In March, The Lancet, one of the foremost medical journals in the world, released a report that outlined various ways in which the current prohibition model and the broader War on Drugs have failed. Using decades of findings from researchers, frontline healthcare workers, economists, and NGOs, the Public health and international drug policy (2016) report challenged the United Nations' global approach to drug policy.
The report called on policymakers to create real and lasting reform that will help those affected by the War on Drugs. It suggests that a new policy be based on evidence rather than ideology.
The report's core findings indicate that the current strategies which were meant to deter the use of narcotics as well as prevent addiction and disease have instead had the opposite effect.
Effects of current drug policy
The War on Drugs has helped to create an underground economy controlled by criminals, who prey on at-risk individuals and engage in violent behaviour to defend territory and trade. This has led to thousands of people being caught in the crossfire. Prohibition has also left most users with limited access to safe spaces and paraphernalia, which has led to increasing exposure to physical violence and disease.
The majority of those who are at risk are ethnic minorities, women, and those from impoverished backgrounds. They are often targeted by law enforcement and incarcerated for nonviolent possession-related offences. These individuals lack proper healthcare and drug-related programs in their communities and, behind bars, this makes them more likely to contract infectious diseases like HIV and Hepatitis.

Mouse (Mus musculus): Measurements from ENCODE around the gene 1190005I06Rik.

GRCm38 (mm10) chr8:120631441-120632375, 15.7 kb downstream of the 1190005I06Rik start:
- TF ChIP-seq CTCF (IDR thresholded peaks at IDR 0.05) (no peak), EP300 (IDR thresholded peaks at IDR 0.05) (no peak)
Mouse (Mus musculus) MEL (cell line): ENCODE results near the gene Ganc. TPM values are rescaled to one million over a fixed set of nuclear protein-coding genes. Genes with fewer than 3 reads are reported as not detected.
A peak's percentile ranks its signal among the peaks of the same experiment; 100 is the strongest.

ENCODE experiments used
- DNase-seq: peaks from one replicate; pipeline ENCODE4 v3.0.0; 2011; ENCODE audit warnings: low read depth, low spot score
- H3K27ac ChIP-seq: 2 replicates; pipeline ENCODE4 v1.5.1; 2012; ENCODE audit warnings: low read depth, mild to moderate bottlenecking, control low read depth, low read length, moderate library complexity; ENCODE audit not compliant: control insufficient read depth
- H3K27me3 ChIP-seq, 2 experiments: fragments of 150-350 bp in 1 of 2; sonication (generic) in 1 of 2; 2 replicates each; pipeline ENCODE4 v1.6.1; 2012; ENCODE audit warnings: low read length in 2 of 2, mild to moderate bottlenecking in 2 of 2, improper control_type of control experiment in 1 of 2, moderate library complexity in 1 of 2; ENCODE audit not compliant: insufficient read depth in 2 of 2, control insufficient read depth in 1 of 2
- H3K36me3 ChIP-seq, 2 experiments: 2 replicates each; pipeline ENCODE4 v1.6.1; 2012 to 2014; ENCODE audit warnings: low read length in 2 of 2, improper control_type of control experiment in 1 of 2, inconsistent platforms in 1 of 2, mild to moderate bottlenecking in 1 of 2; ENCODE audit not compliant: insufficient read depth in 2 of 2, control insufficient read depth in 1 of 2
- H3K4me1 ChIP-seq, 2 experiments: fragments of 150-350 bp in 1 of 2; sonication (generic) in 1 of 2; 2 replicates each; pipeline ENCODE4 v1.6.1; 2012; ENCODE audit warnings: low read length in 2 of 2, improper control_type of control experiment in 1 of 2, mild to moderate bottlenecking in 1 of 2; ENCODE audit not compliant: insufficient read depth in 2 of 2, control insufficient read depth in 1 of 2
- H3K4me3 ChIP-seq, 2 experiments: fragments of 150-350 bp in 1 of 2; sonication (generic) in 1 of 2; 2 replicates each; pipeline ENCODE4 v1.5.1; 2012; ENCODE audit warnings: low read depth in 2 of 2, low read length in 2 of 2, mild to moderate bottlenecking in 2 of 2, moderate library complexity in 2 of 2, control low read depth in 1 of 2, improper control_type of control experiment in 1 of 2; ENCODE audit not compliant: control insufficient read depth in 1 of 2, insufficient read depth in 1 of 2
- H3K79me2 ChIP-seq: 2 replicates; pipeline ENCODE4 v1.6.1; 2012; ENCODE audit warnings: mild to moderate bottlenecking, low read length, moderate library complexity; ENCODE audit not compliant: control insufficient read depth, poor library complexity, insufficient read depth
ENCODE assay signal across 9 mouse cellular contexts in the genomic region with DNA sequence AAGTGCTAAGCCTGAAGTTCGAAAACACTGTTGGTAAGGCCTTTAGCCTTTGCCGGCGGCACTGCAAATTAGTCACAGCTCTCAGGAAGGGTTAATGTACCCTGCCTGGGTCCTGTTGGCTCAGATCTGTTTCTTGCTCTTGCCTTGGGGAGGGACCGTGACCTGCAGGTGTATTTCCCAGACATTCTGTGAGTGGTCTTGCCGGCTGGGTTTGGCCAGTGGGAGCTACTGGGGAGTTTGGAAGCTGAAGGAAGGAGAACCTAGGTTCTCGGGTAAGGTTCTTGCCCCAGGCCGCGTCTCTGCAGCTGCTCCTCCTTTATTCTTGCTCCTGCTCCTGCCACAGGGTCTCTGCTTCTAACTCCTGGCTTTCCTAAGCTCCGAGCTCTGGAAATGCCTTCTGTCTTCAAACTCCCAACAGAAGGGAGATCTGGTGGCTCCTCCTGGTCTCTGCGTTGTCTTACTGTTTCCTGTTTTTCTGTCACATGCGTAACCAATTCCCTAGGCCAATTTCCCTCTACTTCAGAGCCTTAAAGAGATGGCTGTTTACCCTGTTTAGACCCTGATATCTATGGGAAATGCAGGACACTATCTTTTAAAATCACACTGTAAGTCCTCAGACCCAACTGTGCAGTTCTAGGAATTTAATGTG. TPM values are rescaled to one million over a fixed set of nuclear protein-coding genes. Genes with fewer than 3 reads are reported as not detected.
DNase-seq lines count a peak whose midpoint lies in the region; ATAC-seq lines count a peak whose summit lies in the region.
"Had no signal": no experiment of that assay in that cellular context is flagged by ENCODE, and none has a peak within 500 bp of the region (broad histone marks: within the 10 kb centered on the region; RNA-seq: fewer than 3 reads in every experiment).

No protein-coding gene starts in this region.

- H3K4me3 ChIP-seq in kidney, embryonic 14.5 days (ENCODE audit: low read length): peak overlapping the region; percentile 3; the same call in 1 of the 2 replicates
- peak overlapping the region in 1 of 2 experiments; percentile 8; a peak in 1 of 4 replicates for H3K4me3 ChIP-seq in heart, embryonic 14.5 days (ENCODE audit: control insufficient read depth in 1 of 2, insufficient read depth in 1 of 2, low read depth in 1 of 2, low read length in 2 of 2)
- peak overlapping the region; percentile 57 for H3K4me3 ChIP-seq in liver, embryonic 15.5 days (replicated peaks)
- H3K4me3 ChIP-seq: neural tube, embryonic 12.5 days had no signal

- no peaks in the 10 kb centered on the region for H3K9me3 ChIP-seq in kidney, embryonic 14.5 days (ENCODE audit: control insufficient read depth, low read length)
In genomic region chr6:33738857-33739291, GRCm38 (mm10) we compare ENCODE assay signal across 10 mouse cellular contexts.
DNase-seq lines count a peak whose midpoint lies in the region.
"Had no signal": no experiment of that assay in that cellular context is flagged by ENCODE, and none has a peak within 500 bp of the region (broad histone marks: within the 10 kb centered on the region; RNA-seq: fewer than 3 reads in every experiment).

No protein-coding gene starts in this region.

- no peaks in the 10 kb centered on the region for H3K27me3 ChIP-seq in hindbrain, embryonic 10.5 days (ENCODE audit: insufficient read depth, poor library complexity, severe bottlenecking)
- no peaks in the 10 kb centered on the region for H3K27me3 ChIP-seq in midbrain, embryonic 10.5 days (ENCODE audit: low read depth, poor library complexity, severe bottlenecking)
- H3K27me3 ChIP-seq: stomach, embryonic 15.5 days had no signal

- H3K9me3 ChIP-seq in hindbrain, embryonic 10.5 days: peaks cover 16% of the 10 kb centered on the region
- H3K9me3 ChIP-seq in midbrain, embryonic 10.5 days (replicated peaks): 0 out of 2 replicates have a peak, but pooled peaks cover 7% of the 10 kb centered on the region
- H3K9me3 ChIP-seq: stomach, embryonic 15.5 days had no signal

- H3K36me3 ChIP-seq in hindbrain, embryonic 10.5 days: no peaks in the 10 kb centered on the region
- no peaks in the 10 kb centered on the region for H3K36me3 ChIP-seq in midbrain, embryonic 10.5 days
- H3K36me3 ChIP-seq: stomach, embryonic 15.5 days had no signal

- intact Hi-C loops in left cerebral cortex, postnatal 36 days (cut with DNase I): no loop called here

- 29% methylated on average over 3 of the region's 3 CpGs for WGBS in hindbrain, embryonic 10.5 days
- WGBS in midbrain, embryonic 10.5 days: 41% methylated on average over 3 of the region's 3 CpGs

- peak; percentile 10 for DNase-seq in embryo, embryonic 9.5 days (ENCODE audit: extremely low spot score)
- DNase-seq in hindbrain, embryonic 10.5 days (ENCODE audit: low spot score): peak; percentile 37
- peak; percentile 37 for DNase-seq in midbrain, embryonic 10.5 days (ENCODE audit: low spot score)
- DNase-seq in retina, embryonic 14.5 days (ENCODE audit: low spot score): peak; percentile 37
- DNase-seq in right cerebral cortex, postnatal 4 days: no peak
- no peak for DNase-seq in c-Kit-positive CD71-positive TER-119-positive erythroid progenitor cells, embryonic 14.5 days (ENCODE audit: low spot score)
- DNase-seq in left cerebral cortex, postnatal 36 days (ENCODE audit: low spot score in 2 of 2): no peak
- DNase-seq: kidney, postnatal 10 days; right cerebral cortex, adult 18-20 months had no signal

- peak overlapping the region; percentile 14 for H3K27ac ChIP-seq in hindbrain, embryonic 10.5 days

However, it's not just those who have been incarcerated who are affected by the War on Drugs. Many people in prime growing regions throughout Asia and the Americas have suffered from health problems, including respiratory ailments and skin disorders, due to indiscriminate spraying of chemical defoliants. This has caused many people to flee their homes, putting them at increased risk for poverty.
What’s more, the War on Drugs has in fact turned into an actual war, leading to the militarization of police forces and criminal organizations around the world. Violence in Mexico as well as an unprecedented increase in homicide rates in countries during peacetime are among the many direct results of prohibition efforts.
Because so many of the detrimental effects of drug use are directly related to prohibition and enforcement, The Lancet has urged policy makers to place decriminalization at the centre of a new strategy while shifting enforcement to rehabilitation and education.
Countries like Portugal and the Czech Republic have been successful in these efforts. Decriminalizing would not only prevent the use of existing laws as "weapons" to target racial minorities but it would also free up valuable resources that are otherwise being wasted.
The report also suggests that harm reduction strategies like those championed in Vancouver's Downtown Eastside should serve as the core pillars of any drug policy. These programs have proven to save lives while decreasing the transmission of dangerous and preventable diseases such as HIV and HCV, which leads to less reliance on the health care system as a whole.
The report urges governments to shift their efforts away from the current heavy-handed model and to build strategies that reinforce public health and safety for the benefit of the most marginalized citizens.
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